EV 1575 Hints – Big Dave's Crossword Blog
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EV 1575 Hints

Enigmatic Variations 1575 (Hints)

Follow the Instructions by Kcit

Hints and tips by Phibs

+ – + – + – + – + – + – + – +

Georges Remi, the creator of Tintin, came up with his pseudonym by taking his first and last initials, reversing them, and turning the French pronunciation of the individual letters into the name Hergé. Today’s setter did something along the same lines – his first and last initials are PH, a reversal of which gives HP, an abbreviation for ‘hire-purchase’. This loosely equates to ‘credit’ or ‘tick’, and a complementary reversal  of the latter gives ‘kcit’. Simples!

Preamble: The final grid would show 180-degree symmetry in the bars that could be unambiguously entered. However, several answers could only be read in full if bars limiting other answers were omitted. Hence, neither bars nor numbers are to be entered on solutions, but solvers must FOLLOW THE INSTRUCTIONS revealed. Chambers Dictionary (2016) is recommended.

We face a puzzle with no bars (‘carte blanche’) and no enumerations – the preamble goes some way to explaining the absence of bars, and it’s a fair guess that the enumerations have also been omitted for a reason. Perhaps this is because providing answer lengths would give too much away, or perhaps because the lengths of some entries differ from the lengths of the answers. Or perhaps both.

The 180° symmetry mentioned is what you normally find in crosswords – a six-letter entry at the top left of the grid (followed by a bar) means that there will be a corresponding six-letter entry at the bottom right (preceded by a bar). If the first across answer were SOLVED and the first down answer SUCCESS (which almost certainly connects with SOLVED), you can with a high degree of confidence enter both solutions, along with the bars at the end of each (illustrated in picture one). The 180° symmetry means that you can also enter two symmetrically placed bars, as in the second picture.

I would recommend entering bars as you go along (as I did), even though you may have to rub one or two out to accommodate the entry gimmick and you’ll need to erase them all before submitting your entry.

All we really know at this stage is that the clues are normal and are presented in the standard order. So we have to blind solve some of them (ideally the first few down and across clues, if that is possible) and then try to fit the answers together. It doesn’t sound as though the entry gimmick can be too complex, or the puzzle surely wouldn’t have got past the editor – we can only hope that as we proceed with the solve all will become clear.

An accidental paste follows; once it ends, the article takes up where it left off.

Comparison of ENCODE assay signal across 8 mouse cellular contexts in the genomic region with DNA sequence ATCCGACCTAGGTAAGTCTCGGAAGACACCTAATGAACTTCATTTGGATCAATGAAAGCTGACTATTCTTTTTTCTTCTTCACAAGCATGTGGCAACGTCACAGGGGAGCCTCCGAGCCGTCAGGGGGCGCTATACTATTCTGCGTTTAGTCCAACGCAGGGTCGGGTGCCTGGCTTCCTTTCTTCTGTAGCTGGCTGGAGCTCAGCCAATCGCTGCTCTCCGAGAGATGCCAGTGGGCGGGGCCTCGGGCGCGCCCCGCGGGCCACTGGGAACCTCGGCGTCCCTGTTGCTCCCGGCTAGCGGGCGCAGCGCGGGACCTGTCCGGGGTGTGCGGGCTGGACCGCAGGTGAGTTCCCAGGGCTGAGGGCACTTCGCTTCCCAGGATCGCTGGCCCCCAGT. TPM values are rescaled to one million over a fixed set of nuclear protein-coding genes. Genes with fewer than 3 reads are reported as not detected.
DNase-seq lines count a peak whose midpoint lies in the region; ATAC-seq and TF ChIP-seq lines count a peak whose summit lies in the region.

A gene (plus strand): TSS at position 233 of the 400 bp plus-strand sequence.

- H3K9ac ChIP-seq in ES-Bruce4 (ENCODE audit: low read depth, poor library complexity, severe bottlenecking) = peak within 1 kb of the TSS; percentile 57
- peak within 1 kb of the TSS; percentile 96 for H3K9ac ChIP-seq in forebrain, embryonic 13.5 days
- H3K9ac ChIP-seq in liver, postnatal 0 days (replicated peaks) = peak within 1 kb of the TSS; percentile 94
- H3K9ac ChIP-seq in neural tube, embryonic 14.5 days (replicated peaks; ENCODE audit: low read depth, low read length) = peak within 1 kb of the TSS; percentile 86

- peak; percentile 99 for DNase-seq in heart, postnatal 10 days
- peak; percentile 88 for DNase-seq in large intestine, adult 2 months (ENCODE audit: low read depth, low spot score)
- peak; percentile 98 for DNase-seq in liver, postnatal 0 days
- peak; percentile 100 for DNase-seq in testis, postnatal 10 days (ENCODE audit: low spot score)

1st    Novelist’s written about church garments for religious orders
The denominational abbreviation often indicated in crosswords by ‘church’ is wrapped in the surname of an author who could be either father or son – I suspect that the setter is referring to the one who wrote about a Green Man rather than a Yellow Dog.

2nd    Sources of water recalled in such drains
The words ‘in such’ are included solely to link the wordplay to the definition, and the ‘drains’ relates to the removal not of water but of (say) strength from person.

3rd    Entertainment in Chennai: Cheers (a US show imported)
‘Cheers’ here is something of a cruciverbal staple, while strictly speaking the name of the TV show includes three interspersed asterisks. Don’t forget that when the indefinite article appears in a wordplay it normally has a role to play.

4th    Quiet area possessed a statement of faith
This is a 2+1+3+1 charade resulting in a word which had me seeking confirmation of its existence from Chambers.

7th    Quantity of money backed Kiwi training to produce variety of grape
The first four words of the wordplay lead to the first part of the answer, and the next two (it may help to imagine them being divided by ‘who is’) to the other part.

11th    Prisoner of monster is held back by male individual
My knowledge of Greek mythology didn’t extend to the answer here, a daughter of Celeus and one of the sacrificial victims of the Minotaur. All six non-underlined words have a role in the wordplay.

14th    Auditors accepting punishment, arriving too soon?
The punishment is the sort that was traditionally meted out to school pupils and is regularly suffered by Bart during the opening sequences of The Simpsons.

16th    Succeeded when interrupting most of campaign empowering women, sadly
The ‘campaign empowering women’ leads to a term first used in this context in 2006 and normally preceded by a # sign; Chambers gives it only in its original sense, describing a product which imitates another in an attempt to cash in on the success of the original. The answer is shown by Chambers as an adjective, but that is a literal translation from its source language – ‘in a sad manner’ is surely how musicians would interpret it.


1st    Girl, without repetition, skewering a male philosopher’s theory of indivisibility